Wait, there’s no guitarist here! Nope, sorry. This is actually the stage setup at the Spanos Theatre for French guitarist Jérémy Jouve (GFA winner in 2003), who knocked me out when I saw him at this year’s GFA in Fullerton (covered in some depth, and including a photo, here). His Saturday afternoon concert at the Spanos was bookended by four marvelously diverse pieces composed by the modern French composer Mathias Duplessy (Jouve’s 2015 album Cavalcade consists entirely of Duplessy pieces), including one North American premiere—the lyrical and in parts quite dark Vermeer’s Labyrinth, which he played on a borrowed, differently tuned Gil Carnal guitar, pictured above; his regular guitar is a Simon Marty—and his showstopping finale, Olan-Bator, which simulates Mongol horsemen riding across the plains. I also really enjoyed his take on Rodrigo’s Sonata Giocosa, and his touching encore selection, Roland Dyens’ arrangement of The Moon Represents My Heart. The man sitting next to me literally had tears streaming down his face after that one. It was sublime! (Dyens felt like an unseen presence throughout the festival. Russ De Angelo was his American manager and good friend, and Dyens even closed La Guitarra two years ago.)
Below, a video of Jouve playing Cavalcade:
At the Luthier Fair, when we stopped by to say hello to southern California guitar-maker Mónica Esparza (left), she was chatting with one of our favorites, New York-based Spanish guitarist Virginia Luque, whose latest album is a two-CD set called Bach ‘Goldberg Variations’ for Guitar.
Other cool performances I saw:
Jason Vieaux blew me away with his Saturday afternoon performance which, true to form, ran the gamut from Giuliani and Bach to Pat Metheny and Antonio Carlos Jobim (and plenty more). I heard three big Bach pieces performed on Saturday—all superbly rendered—but there was something special about the way Vieaux handled the Prelude, Fugue and Allegro, BWV 998 that I have difficulty articulating. It was more than just the natural smoothness and utterly rhythmic command with which he executed it; it was also the deep feeling he communicated with little vibrato touches throughout. He is a truly special player.
Meng Su (winner of both the youth and adult Parkening Competitions in different years) showed why she is in such high demand for festivals the world over (both as a solo performer and with Yameng Wang in the Beijing Guitar Duo). Her nicely varied program was highlighted for me by her outstanding reading of Castelnuovo-Tedesco’s Sonata ‘Omaggio a Boccherini’, Op. 77 and her spirited concluding effort on three of William Walton’s Five Bagatelles. Also special was a piece written for her by Sérgio Assad called Sun Wukong’s Toccata which, though mostly modern-sounding, also contained a brief passage that sounded like classic Chinese folk music.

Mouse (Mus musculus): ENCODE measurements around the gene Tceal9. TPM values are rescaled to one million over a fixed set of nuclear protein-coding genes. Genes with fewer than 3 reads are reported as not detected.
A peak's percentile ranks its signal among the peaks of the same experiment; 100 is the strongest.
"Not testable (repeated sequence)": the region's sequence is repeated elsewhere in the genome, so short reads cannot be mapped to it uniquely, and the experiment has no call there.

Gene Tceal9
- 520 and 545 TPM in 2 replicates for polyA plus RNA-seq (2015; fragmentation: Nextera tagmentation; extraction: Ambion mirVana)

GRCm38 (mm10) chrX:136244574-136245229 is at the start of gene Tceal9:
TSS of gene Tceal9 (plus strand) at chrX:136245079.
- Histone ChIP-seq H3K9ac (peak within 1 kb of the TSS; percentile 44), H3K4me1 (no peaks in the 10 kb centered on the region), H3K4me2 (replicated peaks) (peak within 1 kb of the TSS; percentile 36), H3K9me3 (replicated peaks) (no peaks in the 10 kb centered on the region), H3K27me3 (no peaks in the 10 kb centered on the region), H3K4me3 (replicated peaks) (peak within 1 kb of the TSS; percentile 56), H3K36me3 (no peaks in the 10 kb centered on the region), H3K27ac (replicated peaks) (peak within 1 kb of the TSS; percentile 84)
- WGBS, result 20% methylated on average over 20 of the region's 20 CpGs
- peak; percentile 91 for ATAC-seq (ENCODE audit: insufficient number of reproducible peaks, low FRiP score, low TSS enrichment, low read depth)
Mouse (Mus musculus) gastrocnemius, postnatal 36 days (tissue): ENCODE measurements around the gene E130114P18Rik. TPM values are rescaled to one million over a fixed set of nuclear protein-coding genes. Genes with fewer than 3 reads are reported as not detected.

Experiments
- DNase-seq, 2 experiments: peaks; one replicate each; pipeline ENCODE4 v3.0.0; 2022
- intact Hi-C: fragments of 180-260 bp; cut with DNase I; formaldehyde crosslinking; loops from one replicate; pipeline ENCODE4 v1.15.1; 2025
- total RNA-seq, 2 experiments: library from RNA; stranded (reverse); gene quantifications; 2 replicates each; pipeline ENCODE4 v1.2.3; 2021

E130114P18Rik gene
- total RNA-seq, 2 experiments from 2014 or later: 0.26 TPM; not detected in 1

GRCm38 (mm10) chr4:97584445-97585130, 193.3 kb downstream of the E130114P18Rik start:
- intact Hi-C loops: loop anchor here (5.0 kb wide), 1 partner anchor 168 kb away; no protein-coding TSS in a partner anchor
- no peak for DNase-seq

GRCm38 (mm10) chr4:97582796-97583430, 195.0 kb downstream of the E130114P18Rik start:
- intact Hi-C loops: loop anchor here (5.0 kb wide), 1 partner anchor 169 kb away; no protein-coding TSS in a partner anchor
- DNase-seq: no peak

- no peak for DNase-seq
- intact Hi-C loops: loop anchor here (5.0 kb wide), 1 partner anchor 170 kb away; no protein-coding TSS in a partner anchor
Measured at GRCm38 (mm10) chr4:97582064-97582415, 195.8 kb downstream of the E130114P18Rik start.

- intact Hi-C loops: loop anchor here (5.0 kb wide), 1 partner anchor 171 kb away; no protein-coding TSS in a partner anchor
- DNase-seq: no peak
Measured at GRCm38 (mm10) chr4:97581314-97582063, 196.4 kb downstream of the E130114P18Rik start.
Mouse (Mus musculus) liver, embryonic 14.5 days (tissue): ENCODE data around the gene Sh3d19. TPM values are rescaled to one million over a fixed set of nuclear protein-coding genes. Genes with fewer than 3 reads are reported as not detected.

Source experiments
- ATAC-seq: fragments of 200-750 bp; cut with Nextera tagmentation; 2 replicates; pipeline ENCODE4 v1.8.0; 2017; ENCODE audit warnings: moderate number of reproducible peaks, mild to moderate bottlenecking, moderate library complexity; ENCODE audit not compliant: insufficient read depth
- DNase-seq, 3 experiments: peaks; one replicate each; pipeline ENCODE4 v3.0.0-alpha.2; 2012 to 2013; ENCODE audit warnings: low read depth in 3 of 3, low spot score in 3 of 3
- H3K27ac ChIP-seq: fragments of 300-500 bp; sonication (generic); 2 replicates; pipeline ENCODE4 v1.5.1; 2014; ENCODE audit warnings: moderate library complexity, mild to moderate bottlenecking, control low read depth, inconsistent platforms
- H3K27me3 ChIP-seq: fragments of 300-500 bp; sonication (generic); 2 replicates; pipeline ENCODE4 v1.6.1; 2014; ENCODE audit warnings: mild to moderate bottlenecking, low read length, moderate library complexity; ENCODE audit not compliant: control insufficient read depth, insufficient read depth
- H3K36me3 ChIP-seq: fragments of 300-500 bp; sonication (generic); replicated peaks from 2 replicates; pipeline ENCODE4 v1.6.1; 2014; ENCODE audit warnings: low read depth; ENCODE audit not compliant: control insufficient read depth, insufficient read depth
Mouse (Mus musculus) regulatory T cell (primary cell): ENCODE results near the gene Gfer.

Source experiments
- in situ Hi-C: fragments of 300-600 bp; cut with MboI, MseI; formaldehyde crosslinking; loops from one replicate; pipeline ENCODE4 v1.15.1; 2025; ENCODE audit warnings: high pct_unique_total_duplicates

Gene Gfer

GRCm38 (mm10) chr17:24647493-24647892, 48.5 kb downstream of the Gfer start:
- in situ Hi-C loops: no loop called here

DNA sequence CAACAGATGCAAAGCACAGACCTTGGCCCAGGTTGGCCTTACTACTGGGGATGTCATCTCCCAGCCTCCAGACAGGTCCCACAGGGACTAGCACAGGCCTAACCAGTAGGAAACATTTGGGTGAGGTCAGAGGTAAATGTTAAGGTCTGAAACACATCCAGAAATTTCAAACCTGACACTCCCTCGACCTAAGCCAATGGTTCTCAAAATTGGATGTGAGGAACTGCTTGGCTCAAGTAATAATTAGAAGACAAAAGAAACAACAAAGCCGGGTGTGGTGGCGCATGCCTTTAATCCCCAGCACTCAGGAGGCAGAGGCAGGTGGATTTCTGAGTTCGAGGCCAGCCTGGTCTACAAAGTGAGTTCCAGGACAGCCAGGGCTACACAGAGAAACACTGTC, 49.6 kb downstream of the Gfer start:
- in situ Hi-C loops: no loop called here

Assad was also a big part of the Sunday afternoon set by Marc Teicholz, who performed a warm and vibrant version of Suite Brasileira 4—so full of Brazilian folk allusions, including that exciting, percussive “Batuque” finish—and then followed that up with Assad’s contrastingly more modern, angular, and complex Imbriccata, which is a piece I’ve really come to like after repeated listenings (beginning with the Biasini Competition in San Francisco in January 2016; Assad wrote it to be the set piece for the competing guitarists). Teicholz ended his performance with a lovely tribute to Roland Dyens: the late guitarist’s arrangements of two jazz classics, All of Me and Take the ‘A’ Train. Sweet!
The Incendio Guitar Duo—Jean-Pierre Durand and Liza Carbé—played a delightful, crowd-pleasing free concert in the courtyard right outside the Spanos Theatre, as they had two years ago when I first attended La Guitarra. In this duo configuration (Incendio is also a larger band with bass and drums and sometimes other musicians) much of the material was flamenco-inspired (or actual flamenco), although the tune that seemed to get the biggest response from the crowd of guitar fans and curious passers-by lounging on the grass and sitting beneath the trees was the old Mason Williams hit “Classical Gas,” very exciting in the hands of these two thrilling players.
Alas, my greatest regret about the weekend is that I was not able to stay for the last concert of the festival by the Möller-Fraticelli Guitar Duo. I adore guitar duos and everything I’ve seen by these two on YouTube has been very impressive. To assuage my guilt for missing them, here’s a video of the duo in action, performing J.K. Mertz’s Unruhe:
And let me give two other shout-outs: The exceptional guitarist and teacher (and current head of GFA) Martha Masters came up from L.A. to give a master class on Sunday morning, and that afternoon the Santa Maria High School Guitar Orchestra played a free concert outside the Spanos; sorry I missed that, too.
Abstract by Julio Desmont.
3-D ceramic hanging by Karob Studios